Edinburgh Fringe Review – Kirsty Mann, Skeletons, Pleasance Courtyard

Edinburgh Fringe Review – Kirsty Mann, Skeletons, Pleasance Courtyard
“What do you do?” It should be as easy question to answer. Not for Kirsty Mann though. Mann always wanted to be a doctor. She also always wanted to do comedy. Her solution was fiendishly simple. She decided to do both. Skeletons is her tale of how she cultivated two starkly different careers without telling any colleagues in either field.
It is never quite satisfyingly explained why she decided not to tell other medics about her stand-up gigs. Perhaps she feared it would hinder her career as an anaesthetist. But she would not have been the first to go from operating theatre to another kind of theatre. From Harry Hill to Adam Kay there have been countless crossovers in recent years.
Yet as she gradually reveals through a series of crisply acted out anecdotes, Mann chose to keep her double life to herself for a decade. This involved the kind of duplicity you'd be more likely to encounter in political chicanery or adulterous affairs. Friendship groups were kept apart, diaries had to be organised with military precision. 
There were points of course where her house of cards could have easily collapsed. On a comedy night out, for example, it was only a matter of time before there was an injury and the "is there a doctor in the house?" cry went out.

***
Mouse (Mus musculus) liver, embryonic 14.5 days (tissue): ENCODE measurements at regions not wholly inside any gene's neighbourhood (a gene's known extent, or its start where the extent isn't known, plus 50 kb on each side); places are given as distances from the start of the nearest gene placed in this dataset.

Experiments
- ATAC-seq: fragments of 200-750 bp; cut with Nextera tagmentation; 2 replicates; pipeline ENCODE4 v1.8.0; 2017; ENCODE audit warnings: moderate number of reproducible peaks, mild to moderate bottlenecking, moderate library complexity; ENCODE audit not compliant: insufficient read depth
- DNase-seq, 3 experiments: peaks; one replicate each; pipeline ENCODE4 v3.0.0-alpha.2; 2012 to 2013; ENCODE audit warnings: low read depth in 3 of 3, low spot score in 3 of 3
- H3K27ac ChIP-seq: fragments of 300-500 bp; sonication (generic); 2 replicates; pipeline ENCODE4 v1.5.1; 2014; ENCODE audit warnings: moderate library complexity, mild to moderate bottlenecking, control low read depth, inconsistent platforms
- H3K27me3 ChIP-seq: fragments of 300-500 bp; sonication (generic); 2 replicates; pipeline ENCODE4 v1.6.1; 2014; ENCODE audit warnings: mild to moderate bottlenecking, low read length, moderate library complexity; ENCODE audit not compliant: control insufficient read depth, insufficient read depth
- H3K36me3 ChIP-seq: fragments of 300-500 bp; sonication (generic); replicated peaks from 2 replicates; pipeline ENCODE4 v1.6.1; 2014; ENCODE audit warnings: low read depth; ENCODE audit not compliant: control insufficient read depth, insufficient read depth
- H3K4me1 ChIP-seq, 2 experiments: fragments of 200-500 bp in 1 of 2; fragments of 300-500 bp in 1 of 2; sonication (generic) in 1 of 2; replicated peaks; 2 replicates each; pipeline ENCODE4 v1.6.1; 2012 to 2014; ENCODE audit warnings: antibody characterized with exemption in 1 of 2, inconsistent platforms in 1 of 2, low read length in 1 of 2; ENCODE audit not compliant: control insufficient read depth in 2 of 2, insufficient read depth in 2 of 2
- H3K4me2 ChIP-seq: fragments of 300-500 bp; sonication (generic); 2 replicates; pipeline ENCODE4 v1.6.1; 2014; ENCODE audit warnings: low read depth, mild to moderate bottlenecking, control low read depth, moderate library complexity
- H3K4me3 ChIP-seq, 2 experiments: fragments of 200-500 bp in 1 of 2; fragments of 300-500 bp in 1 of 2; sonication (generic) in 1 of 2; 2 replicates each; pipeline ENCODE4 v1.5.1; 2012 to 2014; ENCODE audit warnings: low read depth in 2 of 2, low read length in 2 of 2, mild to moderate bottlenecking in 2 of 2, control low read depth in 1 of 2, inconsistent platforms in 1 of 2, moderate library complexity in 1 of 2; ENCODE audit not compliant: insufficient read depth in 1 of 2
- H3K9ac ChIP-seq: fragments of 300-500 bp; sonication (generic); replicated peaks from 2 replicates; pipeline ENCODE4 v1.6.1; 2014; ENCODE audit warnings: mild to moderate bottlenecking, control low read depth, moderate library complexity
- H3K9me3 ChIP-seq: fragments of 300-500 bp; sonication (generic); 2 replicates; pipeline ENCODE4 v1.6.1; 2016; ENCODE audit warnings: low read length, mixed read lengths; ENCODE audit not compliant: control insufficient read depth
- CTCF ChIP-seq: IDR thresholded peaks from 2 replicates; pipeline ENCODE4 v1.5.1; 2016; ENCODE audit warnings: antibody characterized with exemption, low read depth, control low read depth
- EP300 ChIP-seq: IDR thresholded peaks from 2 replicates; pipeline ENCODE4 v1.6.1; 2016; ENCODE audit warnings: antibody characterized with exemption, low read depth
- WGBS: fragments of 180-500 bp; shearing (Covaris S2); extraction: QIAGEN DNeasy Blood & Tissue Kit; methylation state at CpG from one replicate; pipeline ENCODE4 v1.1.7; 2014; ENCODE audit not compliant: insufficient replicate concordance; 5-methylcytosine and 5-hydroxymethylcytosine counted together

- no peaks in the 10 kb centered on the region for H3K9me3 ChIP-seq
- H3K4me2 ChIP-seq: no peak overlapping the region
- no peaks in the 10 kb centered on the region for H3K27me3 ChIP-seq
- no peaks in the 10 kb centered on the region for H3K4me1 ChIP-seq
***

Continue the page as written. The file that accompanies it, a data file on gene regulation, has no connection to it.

It is, of course, a situation ripe for humour as well as drama. Her acting agent put her up for a role in Holby City, but she could not say exactly how qualified she was for the part. Instead she had to suppress her years of medical training and play the audition as someone who did not know one end of a stethoscope from the other. 
Mann is a good storyteller with a strong story that relies more on acting than stand-up talent. She is particularly skilled at accents, portraying her upper crust friend and her accident prone showbiz mate with equal ease.
There are serious subplots too, such as her work during Covid, alongside lighter moments when she lays bare her biggest secret of all – her Harry Styles obsession. Ironic that this One Direction fan's life span off in two directions.
It is not all comedic and even when it is some of the gags do not quite land. But as Skeletons builds to the finale you hang in there waiting to find out precisely how things are resolved. It would probably make an excellent movie. And Mann would be perfect for the lead role.
Until August 27. Tickets here.
Read more reviews here.
three stars


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